2. Christine says:

    Mary was a very obstinate girl and had been influenced by her mother, they probably appeared strong as they stood together against Henry and Anne, and Mary possibly believed that in her fathers eyes she was still his darling daughter and he would never harm her, yet after Katherine died she must have felt very vulnerable and alone and quite possibly feared that Anne would poison her, her father she had wrongly supposed was influenced by Anne yet it is true that her step mother had made several friendly overtures to her and had been rebuffed, Anne then grew sick of her and decided enough was enough and ordered her aunt to treat her unkindly, this is true of people when an offer of friendship is made and when the usual response is just a sneering word people turn angry and just don’t bother to be nice, Mary was rather foolish here as Anne could have reconciled her to her father but like Katherine she wouldn’t toe the line, Katherine was a powerful Queen (even if Henry believed she had never been his wife), who had the backing of her nephew Charles and Spain yet Mary was just a young vulnerable princess without power and was subject to her fathers whims, he had had enough of her defiance, he probably thought he had been far too soft with her and like an angry father he wanted to shock her into submission, Eric Ives writes that Mary did not realise that much of her ill treatment came from Henry and when she found out that it hadn’t all been down to Anne the truth destroyed her, like many of his courtiers and closest friends and his two tragic Queens Mary came to realise that when he had to be Henry could be brutal and would not let sentimentality get in the way of him doing what he believed he had to, from Thomas More who he had once loved and Katherine, who had valiantly defended his country at Flodden, from Anne who he had once written he would endure half her pain to cure her as she lay ill from the sweating sickness only to behead her, from Henry Norreys who had been a friend of his for years only to be sacrificed in his quest to get rid of her and countless others, they all came to realise that Henry was a very dangerous man to meddle with.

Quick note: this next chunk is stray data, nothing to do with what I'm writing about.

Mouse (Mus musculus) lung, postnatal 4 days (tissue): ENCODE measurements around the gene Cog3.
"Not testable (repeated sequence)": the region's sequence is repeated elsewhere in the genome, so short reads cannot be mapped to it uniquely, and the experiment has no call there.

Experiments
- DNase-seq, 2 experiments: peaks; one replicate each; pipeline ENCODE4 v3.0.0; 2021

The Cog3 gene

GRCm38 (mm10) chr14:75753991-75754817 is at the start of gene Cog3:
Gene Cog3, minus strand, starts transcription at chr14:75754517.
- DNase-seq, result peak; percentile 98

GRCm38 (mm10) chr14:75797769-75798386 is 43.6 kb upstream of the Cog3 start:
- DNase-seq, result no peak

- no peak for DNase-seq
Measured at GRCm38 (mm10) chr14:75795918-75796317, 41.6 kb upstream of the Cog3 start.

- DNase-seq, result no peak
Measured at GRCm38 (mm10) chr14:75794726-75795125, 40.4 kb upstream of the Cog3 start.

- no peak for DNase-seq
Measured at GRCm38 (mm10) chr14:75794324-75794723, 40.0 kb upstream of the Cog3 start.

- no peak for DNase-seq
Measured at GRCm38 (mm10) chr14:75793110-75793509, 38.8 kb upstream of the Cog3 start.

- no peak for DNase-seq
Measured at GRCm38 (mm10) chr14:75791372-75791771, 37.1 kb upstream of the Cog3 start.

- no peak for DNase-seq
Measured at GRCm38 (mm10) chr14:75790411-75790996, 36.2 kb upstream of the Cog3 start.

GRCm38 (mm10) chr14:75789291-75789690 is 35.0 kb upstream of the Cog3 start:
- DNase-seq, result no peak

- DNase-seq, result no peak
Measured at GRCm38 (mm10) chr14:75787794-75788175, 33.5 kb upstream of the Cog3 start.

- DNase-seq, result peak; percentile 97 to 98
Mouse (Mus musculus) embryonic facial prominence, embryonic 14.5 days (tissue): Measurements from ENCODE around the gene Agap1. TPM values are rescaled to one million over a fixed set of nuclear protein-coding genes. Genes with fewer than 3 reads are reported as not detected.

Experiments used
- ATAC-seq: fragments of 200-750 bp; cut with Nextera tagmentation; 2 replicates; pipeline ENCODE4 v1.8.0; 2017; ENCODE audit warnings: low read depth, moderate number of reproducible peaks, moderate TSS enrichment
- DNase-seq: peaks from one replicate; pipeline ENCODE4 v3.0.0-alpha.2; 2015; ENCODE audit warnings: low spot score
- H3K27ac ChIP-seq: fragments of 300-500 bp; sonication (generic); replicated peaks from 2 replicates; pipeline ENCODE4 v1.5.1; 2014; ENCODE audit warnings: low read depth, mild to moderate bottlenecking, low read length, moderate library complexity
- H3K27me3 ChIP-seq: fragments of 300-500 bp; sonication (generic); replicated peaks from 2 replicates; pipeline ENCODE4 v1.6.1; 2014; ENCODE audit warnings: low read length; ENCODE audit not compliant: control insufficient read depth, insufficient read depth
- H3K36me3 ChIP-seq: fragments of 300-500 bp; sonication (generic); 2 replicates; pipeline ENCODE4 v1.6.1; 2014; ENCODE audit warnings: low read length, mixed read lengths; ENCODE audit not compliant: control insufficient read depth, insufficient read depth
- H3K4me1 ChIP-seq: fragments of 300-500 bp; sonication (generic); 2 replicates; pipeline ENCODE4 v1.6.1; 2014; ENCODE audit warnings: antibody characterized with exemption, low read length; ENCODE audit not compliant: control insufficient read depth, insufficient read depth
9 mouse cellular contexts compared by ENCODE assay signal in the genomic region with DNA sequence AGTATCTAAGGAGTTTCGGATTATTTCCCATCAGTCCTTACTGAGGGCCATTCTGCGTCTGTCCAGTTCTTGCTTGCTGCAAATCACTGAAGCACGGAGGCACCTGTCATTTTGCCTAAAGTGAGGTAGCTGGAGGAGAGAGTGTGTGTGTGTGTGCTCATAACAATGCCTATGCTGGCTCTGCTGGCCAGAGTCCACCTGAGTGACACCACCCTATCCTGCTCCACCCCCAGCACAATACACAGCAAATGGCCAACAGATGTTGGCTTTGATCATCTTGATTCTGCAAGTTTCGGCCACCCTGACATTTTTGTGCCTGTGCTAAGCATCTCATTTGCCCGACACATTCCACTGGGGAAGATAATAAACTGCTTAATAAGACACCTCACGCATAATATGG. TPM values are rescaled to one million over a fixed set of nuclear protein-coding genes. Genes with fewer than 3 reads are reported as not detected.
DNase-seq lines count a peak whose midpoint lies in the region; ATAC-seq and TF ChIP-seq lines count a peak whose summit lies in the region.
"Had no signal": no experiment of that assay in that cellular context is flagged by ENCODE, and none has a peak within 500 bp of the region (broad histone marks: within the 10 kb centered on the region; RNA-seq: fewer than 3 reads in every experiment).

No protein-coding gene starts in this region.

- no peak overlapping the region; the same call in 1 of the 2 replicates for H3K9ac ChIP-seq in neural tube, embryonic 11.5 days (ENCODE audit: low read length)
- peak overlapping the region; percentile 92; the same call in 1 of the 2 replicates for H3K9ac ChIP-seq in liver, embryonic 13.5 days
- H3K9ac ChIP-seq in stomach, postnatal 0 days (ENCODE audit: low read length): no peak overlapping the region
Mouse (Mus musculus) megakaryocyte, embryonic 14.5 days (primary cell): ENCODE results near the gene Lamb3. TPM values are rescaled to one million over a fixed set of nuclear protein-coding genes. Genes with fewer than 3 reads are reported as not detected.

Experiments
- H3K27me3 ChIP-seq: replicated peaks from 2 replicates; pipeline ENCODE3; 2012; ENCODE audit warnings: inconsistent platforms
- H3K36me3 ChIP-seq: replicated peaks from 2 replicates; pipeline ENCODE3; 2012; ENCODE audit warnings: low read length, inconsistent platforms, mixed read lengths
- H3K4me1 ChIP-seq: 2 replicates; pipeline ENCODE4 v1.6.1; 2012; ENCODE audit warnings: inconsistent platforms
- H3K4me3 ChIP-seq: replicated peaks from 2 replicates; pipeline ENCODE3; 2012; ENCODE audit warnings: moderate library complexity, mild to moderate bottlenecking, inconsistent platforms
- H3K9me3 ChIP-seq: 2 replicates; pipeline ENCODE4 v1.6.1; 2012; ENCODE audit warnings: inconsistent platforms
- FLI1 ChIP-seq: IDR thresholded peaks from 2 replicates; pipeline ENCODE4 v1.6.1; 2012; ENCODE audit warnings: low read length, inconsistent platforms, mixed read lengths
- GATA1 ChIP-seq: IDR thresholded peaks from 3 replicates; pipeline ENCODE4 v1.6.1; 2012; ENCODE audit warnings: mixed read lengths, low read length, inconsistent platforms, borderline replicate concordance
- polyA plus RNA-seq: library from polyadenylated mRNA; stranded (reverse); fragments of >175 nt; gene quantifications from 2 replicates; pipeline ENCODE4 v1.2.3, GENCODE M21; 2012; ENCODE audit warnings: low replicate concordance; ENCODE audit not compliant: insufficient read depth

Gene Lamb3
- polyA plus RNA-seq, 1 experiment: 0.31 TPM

3. Mary the Quene says:

    Mary was, like her mother, made of sterner stuff than Henry VIII.